Many casual horse racing punters will, rather than read the form book in detail, simply look at a horse’s ‘form figures’ before deciding on a bet.
What has confused many in the past is that those figures contain not only numbers, i.e., a finishing position, but letters too.
Some form figures are simple to recognise. 1 of course means the horse finished 1st, 4 means it was fourth and so on. The letters are a different story.
F for fell is pretty well recognised, as is P or PU for pulled-up.
Spotting B or BD on a card however is new to some and this means ‘brought down’.
A horse being brought down is one of a number of ways that it may not finish the race, we explain exactly what that means and how it differs from ‘fell’ and ‘unseated’.
‘Brought Down’ Defined
Anyone who has seen Run Fatboy Run will know that falling down during a race may not be your own fault at all! Occasionally a runner, in this case a horse, may simply be in the wrong place at a crucially bad time.
Through no fault of their own or their jockey, a horse may well end up on the deck mid-race. Often, this is due to the mistake of another horse or even simply circumstance.
Horses can be brought down on the Flat or over jumps. It is still more prominent in the latter, where horses often jump right next to or behind other runners who may themselves fall at an obstacle, creating a moving impediment to the horse in question who can then be tripped and made to fall.
As the fall wasn’t due to the horse’s lack of skill or stamina, it goes down as ‘brought down’ rather than ‘fell’.
Horses are sometimes brought down on the Flat too. In this case, no jumping is needed but the sheer speed of the field can cause interference which, if bad enough, can cause heels to be clipped and horses to be brought down.
Other Types of Non-Completion in Races
Brought down, with its B or BD symbol in a race card, is one way to describe why a horse didn’t finish a race. There are others to remember, namely:
- Fell (F) – the easiest to understand. When a horse falls during a race, it doesn’t finish. The fall is independent of others runners, differing from being brought down.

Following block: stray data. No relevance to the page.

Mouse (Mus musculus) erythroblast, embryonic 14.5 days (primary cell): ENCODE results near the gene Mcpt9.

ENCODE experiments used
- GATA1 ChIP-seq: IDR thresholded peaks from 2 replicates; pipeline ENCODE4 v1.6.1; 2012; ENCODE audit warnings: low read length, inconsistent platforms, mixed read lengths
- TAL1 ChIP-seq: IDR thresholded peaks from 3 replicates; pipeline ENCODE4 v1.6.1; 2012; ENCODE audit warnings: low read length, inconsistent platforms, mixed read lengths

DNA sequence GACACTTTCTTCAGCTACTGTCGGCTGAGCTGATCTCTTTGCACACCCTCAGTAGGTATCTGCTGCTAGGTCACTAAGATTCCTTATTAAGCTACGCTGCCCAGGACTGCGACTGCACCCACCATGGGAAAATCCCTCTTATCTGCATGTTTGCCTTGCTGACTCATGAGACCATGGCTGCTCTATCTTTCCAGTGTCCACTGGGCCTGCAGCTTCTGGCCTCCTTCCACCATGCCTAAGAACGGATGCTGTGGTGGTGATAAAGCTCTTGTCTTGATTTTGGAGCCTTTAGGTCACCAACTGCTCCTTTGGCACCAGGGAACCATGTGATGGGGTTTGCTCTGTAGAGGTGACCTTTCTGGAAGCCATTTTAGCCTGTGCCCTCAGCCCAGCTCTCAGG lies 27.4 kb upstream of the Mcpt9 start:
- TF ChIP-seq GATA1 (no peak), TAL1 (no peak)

- Unseated Rider (U or UR) – when a horse falls and the jockey comes off, or even if the horse stays up and the rider is unshipped, this is an ‘unseated rider’ and a non-finisher.
- Refused (R) – sometimes a horse won’t have the chance to fall at a fence or hurdle, or unseat its rider as they simply stop and refuse to jump it. Whether or not the jockey can stay on board, when a horse refuses to jump its race is over and in the form book this is recorded as an ‘R’.
- Pulled Up (P or PU) – in longer races or when a horse has a problem owing to fatigue or injury, the jockey may well decide to simply bring the horse to a stop, classed as ‘pulling up’.
- Ran Out (RO or O) – much like in Formula 1, participants in a race must all follow the correct course. Should they fail to do this, they won’t count as a finisher. Horses, due to being spooked or owing to the jockey making a mistake, may go around a hurdle instead of over it or cross over onto the chase track from the hurdle track for example. This is classed as ‘running out’.
- Slipped Up (S) – much like being brought down, slipping up is usually due to no fault of the horse in question or their jockey. A slippery patch of ground for example can cause this extreme bad luck.
Faller Insurance: What Counts?
Despite some perceiving trainers, jockeys and owners to be occasionally up to some form of skulduggery, being brought down can never be planned and it leaves those connected to a horse without any prize money.
In a similar vein, punters having an interest on said horse also end up without winnings or, more crucially, a full run for their money.
These days, there are insurances offered for such events. In some ‘specials’ or ‘promotions’ sections, bookmakers will offer you your money back if your horse falls.
While not all non-completions are covered by such insurance promos, such as pulling up or running out, any time a horse hits the deck it is likely to be considered as a ‘faller’. So, if your horse is brought down, it should be covered by faller insurance if your bookie is offering it.